There are several reasons why the UN mission in East Timor was seen as a success rather than failures. Firstly, in the action of East-Timor, the UN was unified, did not have self-interested, it happened for a short-term, the neotrustee was well funded, ship mission espoused but not challenged in authority by INTERFET and the world Bank (Howards, 2014: 132). Differ with Kosovo case, international action in East Timor was under the full legitimacy of UN Security Council authorization (Martin, 2001: 119). Secondly, the case of East-Timor was clearer because the international community was not divided and the East Timor populations were not fighting against each other as they had united as a single political force with Gusmao as the leader (Howard, 2014: 128). Thirdly, it is important to note that the political situation in Indonesia was one of the main factors of the case. The political change taking place in Indonesia, after the fall of the Suharto regime – has proposed and agreed to the UN intervention in the country (Smith and Dee, 2003: 61). Since the fall of Suharto regime, the further presidents – Habbie, Wahid, and Megawati Sukarnoputri has acknowledged East Timor’s independence (Smith and Dee, 2003: 61). In the end, the achievement of the UN mission in East Timor has been argued to be a great example for future UNPOL action (Howard, 2014: 132).

 

The Existence of the Security-Development Nexus in the case of Kosovo and East Timor

Development and security is interconnected with each other (Duffield, 2010: 54). Under the Declaration of Human Rights, all individuals are subjected to human rights. This as well created each individual to become a subject of international law (Günther, 2005: 379). It has caused the focus of international security to transfer from states to the people, especially on fragile states (Duffield, 2010: 63). According to liberalism ‘people and governments are affected by what happens elsewhere, by the actions of their counterparts in other countries’ (Jackson and Sorensen, 2013: 106). This has represented the importance of maintaining security in different places in the world as well as in the international affairs because it will affect every state in different levels. As security and development is linked to each other, it is important to maintain security and development of fragile states in order to protect security of the West as well as the world order. This statement is supported by the fact that there was a promise that development could build international security (Duffield, 2010: 54). As civilian police forces is one of the most important security actors (International Peace Academy, 2004: 2), the role of UN Police is crucial to maintain security in the fragile states that indirectly will also protect the West security.

The nexus between development and security appeared in many of humanitarian interventions in the 1990s (Hettne, 2010: 31). Humanitarian intervention aim is to punish human rights abuses and encourage democracy as well as good governance (Hettne, 2010: 44). As good governance and nation-building of the development are now associated with security (Hettne, 2010: 44) – the UNPOL mission has shifted from peacekeeping mission into multiple peace operations – such as making preparations for elections, and creating a new governing institutions and systems as in Kosovo and East Timor (International Peace Academy, 2004: 3). In the case of both Kosovo and East Timor, protecting security is the main core of the mission, which under peacekeeping mission and once the security is secured the development of the state was taken under peace-building mission. At the same time, from the international actors perspective, preserving security in both states are also essential to protect security in the international affairs.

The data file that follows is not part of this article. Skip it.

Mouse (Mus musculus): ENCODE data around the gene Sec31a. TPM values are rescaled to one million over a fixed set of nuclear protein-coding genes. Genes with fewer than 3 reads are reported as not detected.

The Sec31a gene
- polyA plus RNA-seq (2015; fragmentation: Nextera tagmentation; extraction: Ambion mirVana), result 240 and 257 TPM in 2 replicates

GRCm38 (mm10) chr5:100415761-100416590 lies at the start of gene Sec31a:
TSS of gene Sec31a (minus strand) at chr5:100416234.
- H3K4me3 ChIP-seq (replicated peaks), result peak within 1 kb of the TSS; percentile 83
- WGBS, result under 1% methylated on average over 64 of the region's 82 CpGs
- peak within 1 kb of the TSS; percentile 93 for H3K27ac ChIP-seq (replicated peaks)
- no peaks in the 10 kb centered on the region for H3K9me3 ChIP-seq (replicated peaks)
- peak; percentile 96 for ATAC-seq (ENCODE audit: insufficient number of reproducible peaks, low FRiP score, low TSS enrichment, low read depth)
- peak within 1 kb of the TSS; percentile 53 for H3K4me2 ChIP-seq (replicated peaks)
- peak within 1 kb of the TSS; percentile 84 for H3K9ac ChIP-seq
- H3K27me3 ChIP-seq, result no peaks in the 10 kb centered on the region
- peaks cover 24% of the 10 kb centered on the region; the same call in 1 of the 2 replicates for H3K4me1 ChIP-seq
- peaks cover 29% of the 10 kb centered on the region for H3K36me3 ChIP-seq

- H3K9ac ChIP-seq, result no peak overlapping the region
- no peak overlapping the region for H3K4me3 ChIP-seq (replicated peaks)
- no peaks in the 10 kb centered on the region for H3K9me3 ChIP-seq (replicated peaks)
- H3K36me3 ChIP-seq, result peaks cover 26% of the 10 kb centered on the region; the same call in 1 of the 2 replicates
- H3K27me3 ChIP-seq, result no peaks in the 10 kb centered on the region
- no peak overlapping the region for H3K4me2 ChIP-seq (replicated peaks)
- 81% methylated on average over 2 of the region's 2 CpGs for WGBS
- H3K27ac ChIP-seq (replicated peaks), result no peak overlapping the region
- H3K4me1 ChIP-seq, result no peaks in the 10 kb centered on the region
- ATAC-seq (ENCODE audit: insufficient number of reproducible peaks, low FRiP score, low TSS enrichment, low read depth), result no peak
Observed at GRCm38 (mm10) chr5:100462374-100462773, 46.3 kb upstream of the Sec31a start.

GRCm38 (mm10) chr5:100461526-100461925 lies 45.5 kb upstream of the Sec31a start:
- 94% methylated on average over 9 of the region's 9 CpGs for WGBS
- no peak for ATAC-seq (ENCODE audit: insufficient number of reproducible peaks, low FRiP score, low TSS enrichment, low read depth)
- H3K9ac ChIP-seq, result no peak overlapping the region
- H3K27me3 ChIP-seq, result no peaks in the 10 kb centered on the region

It has been commonly argued that to end wars in weak states is relatively easy, but to bring peace among the people is difficult (Duffield, 2010: 70). International actors are frequently diverse in term of having different policies and lacking of mutual strategic vision (International Peace Academy, 2004: 6). This appears mainly in the case of Kosovo as the outcome of the intervention was uncertain. Arguably, the international community has not come to an agreement whether the intervention should end or not. It is more likely that peace-building will be undermined by a hegemon or powerful states that prioritized their security (International Peace Academy, 2004: 4). The evidence of the statement appears in the case of Kosovo as it become the main objects of great state powers like, the European, United States as well as Russia, China and Indonesia (Groom and Taylor, 2000: 315). Giving sovereign authority to Kosovo will break the state of Serbia – and Russia, China, as well as Indonesia against the break up of Serbia. On the other hand, NATO allies such as the UK and the US fully support the independent of Kosovo. Hence, the international community is divided and has not reached a clear conclusion.